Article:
|The Story of the Greeks|
|by Helene A. Guerber|
| Elementary history of Greece, made up principally of stories about persons, giving at the same time a clear idea of the most important events in the ancient world and calculated to enforce the lessons of perseverance, courage, patriotism, and virtue that are taught by the noble lives described. Beginning with the legends of Jason, Theseus, and events surrounding the Trojan War, the narrative moves on to present the contrasting city-states of Sparta and Athens, the war against Persia, their conflicts with each other, the feats of Alexander the Great, and annexation by Rome. Ages 10-14 |
DEATH OF DEMOSTHENES
WHEN Alexander left for the East, the orator
Demosthenes began to urge the Greeks to rise up against
him, and win back their freedom. All his eloquence,
however, was not enough to persuade them to make war as
long as Alexander lived.
But when the conqueror's death was made known,
Demosthenes again tried to arouse them, and this time
with success. Phocion, a cautious Athenian, vainly
begged the people to wait at least until the news was
confirmed, saying, "If Alexander is dead to-day, he
will still be dead to-morrow and on the next day, so
that we may take counsel at our leisure."
This wise caution, however, did not suit the Athenians,
who were joined in their revolt by most of the little
states and principal towns of Greece, except Sparta.
The united Greeks soon raised an army, which marched
north-  ward, and met the Macedonian governor's troops near
The Greeks were successful here, and, after shutting up
the enemy in the fortress of Lamia, closely besieged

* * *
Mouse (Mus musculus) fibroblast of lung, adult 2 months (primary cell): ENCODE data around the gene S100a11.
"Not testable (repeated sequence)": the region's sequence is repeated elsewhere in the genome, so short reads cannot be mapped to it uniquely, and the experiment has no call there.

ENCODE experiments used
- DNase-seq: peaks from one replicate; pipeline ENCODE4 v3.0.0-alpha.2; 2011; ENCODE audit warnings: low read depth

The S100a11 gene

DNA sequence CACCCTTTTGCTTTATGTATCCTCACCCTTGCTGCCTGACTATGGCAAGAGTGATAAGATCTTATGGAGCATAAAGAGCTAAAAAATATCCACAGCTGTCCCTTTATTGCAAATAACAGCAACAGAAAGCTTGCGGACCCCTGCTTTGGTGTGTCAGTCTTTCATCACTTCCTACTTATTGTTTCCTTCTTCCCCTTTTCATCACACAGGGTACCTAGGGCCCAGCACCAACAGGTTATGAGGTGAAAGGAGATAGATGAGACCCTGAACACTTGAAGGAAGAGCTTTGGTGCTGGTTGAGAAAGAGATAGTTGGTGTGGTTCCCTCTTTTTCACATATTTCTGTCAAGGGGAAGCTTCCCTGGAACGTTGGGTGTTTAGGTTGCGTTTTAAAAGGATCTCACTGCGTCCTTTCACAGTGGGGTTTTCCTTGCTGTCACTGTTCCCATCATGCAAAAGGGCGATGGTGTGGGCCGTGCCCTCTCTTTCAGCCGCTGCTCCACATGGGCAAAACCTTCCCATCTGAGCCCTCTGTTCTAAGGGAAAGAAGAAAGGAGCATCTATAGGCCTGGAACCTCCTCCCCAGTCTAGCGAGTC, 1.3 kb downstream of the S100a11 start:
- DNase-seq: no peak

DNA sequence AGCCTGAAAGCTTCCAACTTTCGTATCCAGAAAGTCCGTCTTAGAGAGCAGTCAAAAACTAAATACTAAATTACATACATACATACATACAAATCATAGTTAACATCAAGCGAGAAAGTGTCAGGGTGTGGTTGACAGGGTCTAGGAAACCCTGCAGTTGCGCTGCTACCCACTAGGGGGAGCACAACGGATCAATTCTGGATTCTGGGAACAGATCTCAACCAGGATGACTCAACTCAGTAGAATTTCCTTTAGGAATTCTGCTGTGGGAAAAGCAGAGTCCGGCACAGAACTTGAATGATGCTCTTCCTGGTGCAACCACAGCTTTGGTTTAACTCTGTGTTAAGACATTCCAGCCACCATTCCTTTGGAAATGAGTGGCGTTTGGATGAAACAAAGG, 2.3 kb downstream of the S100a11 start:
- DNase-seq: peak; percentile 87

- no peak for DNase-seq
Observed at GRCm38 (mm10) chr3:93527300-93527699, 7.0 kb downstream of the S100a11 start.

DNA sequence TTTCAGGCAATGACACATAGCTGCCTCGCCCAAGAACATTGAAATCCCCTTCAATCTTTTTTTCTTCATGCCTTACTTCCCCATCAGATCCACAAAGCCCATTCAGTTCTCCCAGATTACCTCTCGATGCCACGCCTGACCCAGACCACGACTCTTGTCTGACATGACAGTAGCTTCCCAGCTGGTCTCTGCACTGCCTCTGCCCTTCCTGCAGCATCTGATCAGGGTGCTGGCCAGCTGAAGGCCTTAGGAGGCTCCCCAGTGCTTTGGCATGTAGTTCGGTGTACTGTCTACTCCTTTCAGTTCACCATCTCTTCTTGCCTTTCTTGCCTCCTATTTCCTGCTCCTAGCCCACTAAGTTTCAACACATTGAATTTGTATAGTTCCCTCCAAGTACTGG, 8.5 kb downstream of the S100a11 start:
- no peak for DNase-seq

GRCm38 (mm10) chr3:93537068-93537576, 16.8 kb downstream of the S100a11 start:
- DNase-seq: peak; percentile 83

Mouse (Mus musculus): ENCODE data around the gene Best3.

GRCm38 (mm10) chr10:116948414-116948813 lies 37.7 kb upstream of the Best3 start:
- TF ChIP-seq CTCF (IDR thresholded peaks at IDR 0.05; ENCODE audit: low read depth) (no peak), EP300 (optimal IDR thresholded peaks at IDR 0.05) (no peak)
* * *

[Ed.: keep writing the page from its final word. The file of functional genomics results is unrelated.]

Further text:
them. But after a time the Greek general was killed;
and, when the Macedonians were reënforced, they gained
a decisive victory. This really ended the war; for the
Macedonian general, Antipater, broke up the union, and
made separate terms of peace for each city.
In his anger, Antipater said he would punish all those
who had encouraged the Greeks to revolt. He soon
learned that Demosthenes had been one of the principal
men to advise the uprising, so he sent his soldiers to
make him prisoner.
Demosthenes, warned of his danger, immediately fled,
but had only time to take refuge in the Temple of
Neptune. There, in spite of the holiness of the place,
Antipater's guards came to get him.
Seeing that it would be useless to resist, the orator
asked for a few moments' respite, that he might write
 a letter to his friends. The men consented; and
Demosthenes, closely watched, took up his tablet and
the reed with which he generally wrote.
The soldiers saw him trace a few lines, then stop and
bite the top of his reed, as if thinking about what he
would say next. But, instead of going on to his
letter, the orator soon covered his head with his cloak
and staid quite still.
After a few moments' waiting, one of the men went to
him, and, receiving no answer to his question, drew
aside the folds of the cloak. He started back in
terror, for the orator's face was very pale, and he was
evidently about to die.
The men quickly carried him out of the temple, so that
it should not be defiled by death, and then they found
that the reed with which he wrote was hollow, and had
contained a deadly drug. Demosthenes had taken the
poison, thinking that death would be better than
The Athenians now saw that it would have been wiser to
listen to the cautious Phocion: so they set him at the
head of their affairs, and promised to obey him.
Although honest, Phocion was not very clever, and his
caution little by little became cowardice.
In his fear of the Macedonians, he allowed them to have
more and more power; and Greece a few years later was
entirely under the rule of Antipater, the Macedonian
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